Utah and Feds are Email Transparency Models

December 19, 2014

background-secondaryEarlier this year, Utah’s State Records Committee required state agencies to being keeping the email records of “executive decision makers” permanently, and the email records of rank and file state employees for at least seven years. Utah’s email retention policy is very similar to the “Capstone” program the federal government plans to adopt in 2015. Utah’s rules essentially requires that all emails by top managers be archived per:

Incoming and outgoing business-related correspondence, regardless of format or mode of transmission, that provides unique information relating to the functions, policies, procedures or programs of an agency. These records document executive decisions made regarding agency interests. Executive decision makers may include the Director, Chief Administrative Officer, Public Information Officer or other internal administrators as identified by the executive office.

Utah also requires agencies to keep almost all non-executive emails for seven years. Utah defines these emails as:

Incoming and outgoing business-related correspondence, regardless of format or mode of transmission, created in the course of administering agency functions and programs. Administrative correspondence documents work accomplished, transactions made, or actions taken.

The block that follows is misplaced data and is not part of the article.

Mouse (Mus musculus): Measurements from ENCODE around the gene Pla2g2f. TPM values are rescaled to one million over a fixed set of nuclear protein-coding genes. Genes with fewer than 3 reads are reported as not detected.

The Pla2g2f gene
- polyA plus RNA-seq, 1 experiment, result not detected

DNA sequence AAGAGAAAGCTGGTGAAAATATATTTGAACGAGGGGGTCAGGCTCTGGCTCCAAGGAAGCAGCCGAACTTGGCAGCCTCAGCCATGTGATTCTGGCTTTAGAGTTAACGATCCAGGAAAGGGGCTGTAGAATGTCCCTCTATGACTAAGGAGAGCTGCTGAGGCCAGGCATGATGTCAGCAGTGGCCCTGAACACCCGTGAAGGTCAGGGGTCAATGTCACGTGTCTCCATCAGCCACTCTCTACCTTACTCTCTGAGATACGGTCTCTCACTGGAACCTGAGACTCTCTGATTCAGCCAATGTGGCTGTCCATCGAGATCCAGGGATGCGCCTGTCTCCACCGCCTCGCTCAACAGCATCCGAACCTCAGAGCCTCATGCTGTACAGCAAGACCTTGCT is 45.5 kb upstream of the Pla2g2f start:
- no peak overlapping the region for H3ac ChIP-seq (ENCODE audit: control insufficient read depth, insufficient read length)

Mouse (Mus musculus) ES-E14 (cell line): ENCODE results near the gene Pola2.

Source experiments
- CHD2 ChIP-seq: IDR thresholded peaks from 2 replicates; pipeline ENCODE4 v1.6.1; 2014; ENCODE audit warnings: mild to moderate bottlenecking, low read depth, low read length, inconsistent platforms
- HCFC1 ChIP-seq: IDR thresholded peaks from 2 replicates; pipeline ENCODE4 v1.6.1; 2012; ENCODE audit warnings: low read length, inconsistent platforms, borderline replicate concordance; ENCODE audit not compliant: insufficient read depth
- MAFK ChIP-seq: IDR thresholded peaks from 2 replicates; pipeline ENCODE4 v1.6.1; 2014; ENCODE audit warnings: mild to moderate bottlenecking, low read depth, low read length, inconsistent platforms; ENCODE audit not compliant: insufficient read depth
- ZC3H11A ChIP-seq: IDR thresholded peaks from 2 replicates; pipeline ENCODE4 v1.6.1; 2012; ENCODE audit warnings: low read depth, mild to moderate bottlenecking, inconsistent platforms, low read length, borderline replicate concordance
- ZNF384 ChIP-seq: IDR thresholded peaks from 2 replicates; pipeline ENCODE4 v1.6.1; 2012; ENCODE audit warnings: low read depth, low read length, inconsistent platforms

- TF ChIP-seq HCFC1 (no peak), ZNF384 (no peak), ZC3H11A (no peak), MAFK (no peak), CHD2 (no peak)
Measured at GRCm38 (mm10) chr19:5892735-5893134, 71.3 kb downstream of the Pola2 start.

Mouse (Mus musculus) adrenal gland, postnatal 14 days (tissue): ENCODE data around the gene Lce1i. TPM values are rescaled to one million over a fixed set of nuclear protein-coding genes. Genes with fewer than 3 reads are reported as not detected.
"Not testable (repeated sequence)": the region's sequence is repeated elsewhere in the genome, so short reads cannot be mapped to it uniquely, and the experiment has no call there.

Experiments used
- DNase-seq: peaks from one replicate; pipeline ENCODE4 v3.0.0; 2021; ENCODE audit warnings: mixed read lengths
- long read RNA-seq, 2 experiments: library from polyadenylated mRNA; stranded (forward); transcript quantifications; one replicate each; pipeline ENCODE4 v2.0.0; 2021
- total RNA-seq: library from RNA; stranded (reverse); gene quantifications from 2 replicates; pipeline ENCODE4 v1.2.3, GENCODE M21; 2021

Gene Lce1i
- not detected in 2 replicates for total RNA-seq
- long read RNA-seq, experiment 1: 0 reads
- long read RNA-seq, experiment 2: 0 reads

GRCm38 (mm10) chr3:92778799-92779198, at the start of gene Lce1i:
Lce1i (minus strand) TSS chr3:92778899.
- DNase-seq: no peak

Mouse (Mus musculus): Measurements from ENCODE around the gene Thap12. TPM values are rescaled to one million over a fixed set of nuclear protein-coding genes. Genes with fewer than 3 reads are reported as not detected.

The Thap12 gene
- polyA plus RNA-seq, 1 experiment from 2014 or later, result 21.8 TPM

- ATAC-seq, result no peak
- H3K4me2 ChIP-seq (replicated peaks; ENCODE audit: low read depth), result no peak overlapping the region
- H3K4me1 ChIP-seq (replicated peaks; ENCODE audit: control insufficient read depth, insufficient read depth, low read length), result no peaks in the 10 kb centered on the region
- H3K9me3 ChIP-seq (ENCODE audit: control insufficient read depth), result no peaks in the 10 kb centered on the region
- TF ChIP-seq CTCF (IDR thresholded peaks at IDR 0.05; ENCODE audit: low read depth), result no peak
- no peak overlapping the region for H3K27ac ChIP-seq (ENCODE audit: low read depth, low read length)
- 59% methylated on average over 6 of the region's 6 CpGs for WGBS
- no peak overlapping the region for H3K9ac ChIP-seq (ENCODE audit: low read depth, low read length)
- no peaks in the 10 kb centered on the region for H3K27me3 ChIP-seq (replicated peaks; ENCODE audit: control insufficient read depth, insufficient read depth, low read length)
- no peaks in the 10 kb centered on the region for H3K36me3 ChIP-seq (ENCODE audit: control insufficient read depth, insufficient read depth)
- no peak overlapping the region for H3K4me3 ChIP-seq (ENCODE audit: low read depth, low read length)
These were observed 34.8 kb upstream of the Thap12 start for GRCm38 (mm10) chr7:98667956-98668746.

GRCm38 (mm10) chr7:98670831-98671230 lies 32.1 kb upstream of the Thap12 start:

According to Utah officials the state does not automatically delete any emails. In sharp contrast, New York State has a policy of automatically deleting emails left in in boxes longer than 90 days.  Records “retention” and archiving policies are a hugely important complement to Freedom of Information (FOI) laws. FOI laws govern which records must be released to the public. Archiving laws govern which records (including emails) must be kept. Without strong archiving laws, FOI is next to useless, because government officials may choose to shred or delete records that they do not want released under FOI laws.

Utah is providing a great example for states and cities looking to move their email retention policies squarely into the 21st century.